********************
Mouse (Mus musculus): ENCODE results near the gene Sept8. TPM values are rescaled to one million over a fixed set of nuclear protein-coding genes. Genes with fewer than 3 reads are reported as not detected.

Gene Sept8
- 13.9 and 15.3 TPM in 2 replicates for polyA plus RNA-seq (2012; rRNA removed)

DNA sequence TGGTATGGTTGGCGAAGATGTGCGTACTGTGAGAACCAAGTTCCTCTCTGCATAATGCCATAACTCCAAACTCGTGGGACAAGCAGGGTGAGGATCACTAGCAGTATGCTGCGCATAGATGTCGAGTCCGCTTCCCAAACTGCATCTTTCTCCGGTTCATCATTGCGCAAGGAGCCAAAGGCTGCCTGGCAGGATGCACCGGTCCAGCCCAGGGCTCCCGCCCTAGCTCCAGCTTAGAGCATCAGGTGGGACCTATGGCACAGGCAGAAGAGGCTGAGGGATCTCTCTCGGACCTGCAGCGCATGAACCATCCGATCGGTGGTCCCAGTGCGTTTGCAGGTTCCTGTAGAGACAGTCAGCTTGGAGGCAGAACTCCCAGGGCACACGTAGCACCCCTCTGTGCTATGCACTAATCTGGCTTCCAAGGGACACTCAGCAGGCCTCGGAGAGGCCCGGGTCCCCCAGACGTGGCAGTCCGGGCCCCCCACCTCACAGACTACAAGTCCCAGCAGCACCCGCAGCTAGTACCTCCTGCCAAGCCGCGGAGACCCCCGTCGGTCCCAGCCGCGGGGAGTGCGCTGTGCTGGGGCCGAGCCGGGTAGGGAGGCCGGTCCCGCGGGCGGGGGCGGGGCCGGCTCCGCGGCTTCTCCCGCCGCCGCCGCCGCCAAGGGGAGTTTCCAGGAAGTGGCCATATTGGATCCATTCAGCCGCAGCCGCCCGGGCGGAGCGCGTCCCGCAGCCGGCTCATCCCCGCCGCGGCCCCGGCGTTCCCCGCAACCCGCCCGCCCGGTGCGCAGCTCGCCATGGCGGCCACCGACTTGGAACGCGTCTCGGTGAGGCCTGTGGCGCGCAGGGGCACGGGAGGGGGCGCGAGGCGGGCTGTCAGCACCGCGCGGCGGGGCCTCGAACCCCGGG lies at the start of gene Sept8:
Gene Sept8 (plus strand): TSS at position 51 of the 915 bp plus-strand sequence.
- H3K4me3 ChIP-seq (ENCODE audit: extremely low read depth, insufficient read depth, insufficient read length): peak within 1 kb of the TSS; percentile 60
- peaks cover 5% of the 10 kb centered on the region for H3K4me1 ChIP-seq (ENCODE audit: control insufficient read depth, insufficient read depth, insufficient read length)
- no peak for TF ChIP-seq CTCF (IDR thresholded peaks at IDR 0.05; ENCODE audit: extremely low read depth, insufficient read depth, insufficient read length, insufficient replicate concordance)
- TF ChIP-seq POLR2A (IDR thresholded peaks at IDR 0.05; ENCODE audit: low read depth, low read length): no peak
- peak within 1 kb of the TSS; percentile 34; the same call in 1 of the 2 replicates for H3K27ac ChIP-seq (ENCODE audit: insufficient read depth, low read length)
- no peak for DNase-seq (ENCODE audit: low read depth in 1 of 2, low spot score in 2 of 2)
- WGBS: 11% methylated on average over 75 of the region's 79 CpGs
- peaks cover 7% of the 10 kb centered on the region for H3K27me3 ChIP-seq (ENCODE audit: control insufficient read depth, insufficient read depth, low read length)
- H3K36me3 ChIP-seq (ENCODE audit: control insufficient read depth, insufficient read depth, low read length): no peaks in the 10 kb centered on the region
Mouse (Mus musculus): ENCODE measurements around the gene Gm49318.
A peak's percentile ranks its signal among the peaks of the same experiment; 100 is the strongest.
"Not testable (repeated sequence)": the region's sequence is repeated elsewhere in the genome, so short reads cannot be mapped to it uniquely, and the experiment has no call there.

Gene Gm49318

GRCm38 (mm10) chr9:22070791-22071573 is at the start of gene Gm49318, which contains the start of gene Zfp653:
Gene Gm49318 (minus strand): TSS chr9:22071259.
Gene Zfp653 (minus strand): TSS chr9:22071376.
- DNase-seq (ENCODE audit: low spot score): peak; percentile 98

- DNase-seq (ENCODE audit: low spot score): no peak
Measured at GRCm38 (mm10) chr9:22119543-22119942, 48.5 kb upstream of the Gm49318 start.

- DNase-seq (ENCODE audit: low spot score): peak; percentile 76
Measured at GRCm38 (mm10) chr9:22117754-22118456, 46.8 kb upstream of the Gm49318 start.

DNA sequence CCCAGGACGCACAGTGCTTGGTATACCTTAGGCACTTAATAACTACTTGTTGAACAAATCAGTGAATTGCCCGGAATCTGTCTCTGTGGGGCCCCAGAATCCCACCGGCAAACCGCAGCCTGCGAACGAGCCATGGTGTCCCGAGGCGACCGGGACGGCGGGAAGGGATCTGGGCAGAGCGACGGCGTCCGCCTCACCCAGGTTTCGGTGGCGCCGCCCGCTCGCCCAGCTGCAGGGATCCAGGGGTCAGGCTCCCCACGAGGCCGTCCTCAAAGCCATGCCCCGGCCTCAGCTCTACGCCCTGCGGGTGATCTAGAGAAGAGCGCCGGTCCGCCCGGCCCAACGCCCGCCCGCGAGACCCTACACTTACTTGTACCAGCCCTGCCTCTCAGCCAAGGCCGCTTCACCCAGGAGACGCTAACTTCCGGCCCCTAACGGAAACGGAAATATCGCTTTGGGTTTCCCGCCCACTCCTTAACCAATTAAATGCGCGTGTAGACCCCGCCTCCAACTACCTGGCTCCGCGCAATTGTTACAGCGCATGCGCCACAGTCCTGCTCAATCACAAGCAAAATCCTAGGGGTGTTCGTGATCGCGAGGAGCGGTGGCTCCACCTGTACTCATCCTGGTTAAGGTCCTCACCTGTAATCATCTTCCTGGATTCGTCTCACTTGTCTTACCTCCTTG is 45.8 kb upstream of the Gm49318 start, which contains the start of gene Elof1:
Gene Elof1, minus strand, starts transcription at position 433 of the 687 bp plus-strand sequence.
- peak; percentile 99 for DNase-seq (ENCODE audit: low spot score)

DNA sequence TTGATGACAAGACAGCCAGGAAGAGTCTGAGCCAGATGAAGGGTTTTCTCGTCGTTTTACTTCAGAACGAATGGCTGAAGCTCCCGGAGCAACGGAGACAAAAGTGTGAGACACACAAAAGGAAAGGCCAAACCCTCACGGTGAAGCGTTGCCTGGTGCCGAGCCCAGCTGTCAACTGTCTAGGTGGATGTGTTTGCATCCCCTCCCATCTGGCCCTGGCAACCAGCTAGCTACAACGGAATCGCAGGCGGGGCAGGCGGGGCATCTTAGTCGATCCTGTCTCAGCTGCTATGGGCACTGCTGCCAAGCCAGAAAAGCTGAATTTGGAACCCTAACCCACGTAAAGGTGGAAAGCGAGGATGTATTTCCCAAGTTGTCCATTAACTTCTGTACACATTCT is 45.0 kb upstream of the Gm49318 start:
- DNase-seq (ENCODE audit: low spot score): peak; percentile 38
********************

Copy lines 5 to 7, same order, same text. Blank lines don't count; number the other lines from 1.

Gene Sept8 (plus strand): TSS at position 51 of the 915 bp plus-strand sequence.
- H3K4me3 ChIP-seq (ENCODE audit: extremely low read depth, insufficient read depth, insufficient read length): peak within 1 kb of the TSS; percentile 60
- peaks cover 5% of the 10 kb centered on the region for H3K4me1 ChIP-seq (ENCODE audit: control insufficient read depth, insufficient read depth, insufficient read length)